No. As an undergrad, I studied engineering physics at the University of Oklahoma, and all my degrees are from engineering departments. My father wanted me to join him in the oil-field business in Oklahoma, but I wanted to be a scientist. Later, when I was thinking about graduate school, I read about a professor at Yale named Robert Wheeler, who was making tiny one-dimensional conductors and transistors — really skinny wires, basically. I didn’t know what that was, but I thought it sounded really cool. He became my Ph.D. adviser in the late 1980s.
What excited you about the skinny wires?
There was a sense that an unexplored world was just opening up. If devices are small enough, the effects of a single electron start to matter. At MIT, where I did postdoctoral work, we made transistors that were so small there were only one or two or maybe three electrons in them. Transistors are used to turn on and off the flow of electrons through a device, and also to amplify that flow so that you can send one signal to many devices. They’re the building blocks of computers. The smaller you can make a transistor, the faster it is.
This was your first foray into atomic-scale technology. What does nanotechnology encompass, and why does it matter?
Nanotechnology is the idea that we can create devices and machines all the way down to the nanometer scale, which is a billionth of a meter, about half the width of a human DNA molecule. In the case of electronics, nanoscience has already pushed it down to the nanoscale — we’ve been able to pack incredibly dense arrays of devices on chips. The goal is to make machines at that scale that will do real work.
After you joined the faculty of the University of California at Berkeley in 1992, your attention turned to carbon nanotubes, carbon cylinders 10,000 times narrower than a human hair. What happened?
Carbon nanotubes occur naturally — we now know you find them in soot. When I was at Berkeley, Richard Smalley, a Rice University chemist, was learning how to grow large quantities of carbon nanotubes in his lab. We thought, “Let’s try wiring up some of those.”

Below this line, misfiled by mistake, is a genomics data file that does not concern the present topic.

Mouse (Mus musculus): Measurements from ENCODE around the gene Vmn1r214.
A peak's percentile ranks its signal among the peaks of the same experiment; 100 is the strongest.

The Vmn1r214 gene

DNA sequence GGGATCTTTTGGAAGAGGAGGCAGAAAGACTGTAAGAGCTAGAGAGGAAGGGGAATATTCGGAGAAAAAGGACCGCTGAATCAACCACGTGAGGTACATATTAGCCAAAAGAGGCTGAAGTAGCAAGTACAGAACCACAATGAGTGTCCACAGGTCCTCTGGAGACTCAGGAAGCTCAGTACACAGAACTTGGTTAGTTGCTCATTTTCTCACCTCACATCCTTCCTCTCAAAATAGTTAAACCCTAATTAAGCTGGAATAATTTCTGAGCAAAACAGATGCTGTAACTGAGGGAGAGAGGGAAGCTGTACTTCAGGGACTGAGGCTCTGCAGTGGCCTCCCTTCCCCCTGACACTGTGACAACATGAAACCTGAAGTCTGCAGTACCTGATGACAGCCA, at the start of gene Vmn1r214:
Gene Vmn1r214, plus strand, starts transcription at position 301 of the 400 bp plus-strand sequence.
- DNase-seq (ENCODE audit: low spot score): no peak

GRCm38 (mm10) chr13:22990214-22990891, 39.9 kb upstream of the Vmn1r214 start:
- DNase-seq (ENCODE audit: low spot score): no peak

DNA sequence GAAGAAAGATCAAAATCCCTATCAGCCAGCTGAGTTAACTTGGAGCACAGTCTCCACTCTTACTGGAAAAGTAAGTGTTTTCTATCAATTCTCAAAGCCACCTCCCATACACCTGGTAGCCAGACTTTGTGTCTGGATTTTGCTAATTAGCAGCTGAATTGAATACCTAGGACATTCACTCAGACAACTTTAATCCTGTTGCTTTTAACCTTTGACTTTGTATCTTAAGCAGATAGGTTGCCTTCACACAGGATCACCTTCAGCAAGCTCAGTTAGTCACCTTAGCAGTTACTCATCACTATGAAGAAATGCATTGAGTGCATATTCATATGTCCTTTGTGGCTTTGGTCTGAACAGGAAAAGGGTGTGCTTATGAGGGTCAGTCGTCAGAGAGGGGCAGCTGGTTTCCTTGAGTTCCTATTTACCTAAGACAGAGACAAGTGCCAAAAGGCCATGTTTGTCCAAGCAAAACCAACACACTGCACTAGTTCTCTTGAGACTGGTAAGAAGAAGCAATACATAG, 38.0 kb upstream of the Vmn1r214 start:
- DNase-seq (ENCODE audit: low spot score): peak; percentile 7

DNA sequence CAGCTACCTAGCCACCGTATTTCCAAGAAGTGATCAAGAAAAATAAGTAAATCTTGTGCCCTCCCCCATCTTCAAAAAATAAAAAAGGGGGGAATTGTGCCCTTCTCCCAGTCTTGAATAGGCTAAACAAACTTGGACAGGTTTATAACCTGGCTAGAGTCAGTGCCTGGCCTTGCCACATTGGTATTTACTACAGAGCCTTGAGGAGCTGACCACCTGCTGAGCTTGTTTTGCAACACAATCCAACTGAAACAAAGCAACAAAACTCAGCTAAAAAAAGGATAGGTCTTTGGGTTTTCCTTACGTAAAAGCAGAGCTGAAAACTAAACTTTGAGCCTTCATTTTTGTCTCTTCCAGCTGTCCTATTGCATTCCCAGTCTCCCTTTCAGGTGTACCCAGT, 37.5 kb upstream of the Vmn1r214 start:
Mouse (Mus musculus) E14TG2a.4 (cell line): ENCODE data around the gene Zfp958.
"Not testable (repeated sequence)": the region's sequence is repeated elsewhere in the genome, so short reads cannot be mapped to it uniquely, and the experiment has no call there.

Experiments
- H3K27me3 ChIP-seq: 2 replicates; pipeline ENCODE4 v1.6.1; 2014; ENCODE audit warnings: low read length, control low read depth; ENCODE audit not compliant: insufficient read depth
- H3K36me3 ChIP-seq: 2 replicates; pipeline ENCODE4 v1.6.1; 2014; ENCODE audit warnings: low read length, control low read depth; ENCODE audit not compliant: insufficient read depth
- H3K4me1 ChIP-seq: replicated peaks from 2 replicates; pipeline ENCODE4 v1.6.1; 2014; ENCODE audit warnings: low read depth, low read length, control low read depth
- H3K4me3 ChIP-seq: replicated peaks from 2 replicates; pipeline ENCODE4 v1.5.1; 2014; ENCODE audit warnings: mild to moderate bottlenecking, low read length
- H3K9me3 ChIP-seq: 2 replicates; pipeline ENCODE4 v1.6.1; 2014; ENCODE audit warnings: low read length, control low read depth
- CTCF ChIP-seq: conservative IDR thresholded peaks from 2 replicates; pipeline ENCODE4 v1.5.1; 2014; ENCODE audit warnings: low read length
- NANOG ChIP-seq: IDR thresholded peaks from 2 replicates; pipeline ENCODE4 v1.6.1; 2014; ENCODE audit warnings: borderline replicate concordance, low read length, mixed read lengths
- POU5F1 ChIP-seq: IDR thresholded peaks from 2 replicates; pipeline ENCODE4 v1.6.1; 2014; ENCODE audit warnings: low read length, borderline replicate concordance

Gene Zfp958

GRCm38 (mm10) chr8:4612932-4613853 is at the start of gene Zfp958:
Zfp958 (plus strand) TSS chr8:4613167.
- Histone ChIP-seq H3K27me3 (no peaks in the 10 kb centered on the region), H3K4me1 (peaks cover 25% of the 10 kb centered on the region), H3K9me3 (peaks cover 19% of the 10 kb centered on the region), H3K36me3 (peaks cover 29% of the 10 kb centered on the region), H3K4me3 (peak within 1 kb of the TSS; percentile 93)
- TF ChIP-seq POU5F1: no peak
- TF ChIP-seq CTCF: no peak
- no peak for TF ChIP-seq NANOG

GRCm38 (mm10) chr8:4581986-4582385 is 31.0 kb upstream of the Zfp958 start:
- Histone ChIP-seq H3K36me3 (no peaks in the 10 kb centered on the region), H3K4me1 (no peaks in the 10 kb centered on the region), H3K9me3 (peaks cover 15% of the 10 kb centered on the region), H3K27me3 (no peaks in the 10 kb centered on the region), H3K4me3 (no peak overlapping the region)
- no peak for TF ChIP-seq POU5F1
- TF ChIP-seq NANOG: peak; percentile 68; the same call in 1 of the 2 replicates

What was it about these nanostructures that excited you?
Carbon nanotubes are amazing because they’re really good electrical conductors, yet they are only a few atoms in diameter. You can make transistors out of them in the same way you can with silicon. At Berkeley, we made the narrowest device anybody had ever made. It was basically a single molecule. It is fundamental science like this that underpins the applications that are coming.
Can you describe those applications? How might carbon nanotubes be used?
One approach is to use them to make high-performance, small devices that would replace silicon. You could use them the same way as you would a silicon transistor but with higher performance — like silicon transistor chips. IBM is working on things related to that. And because they’re so flexible, you can use them for high-performance, flexible electronics, so if you want your electronics to be on a flexible screen, it might be useful for that. They might also be useful for nanoscale sensors: They’re so small that even if a single molecule sticks to them, it can change the conducting properties, allowing you to sense the presence of individual molecules.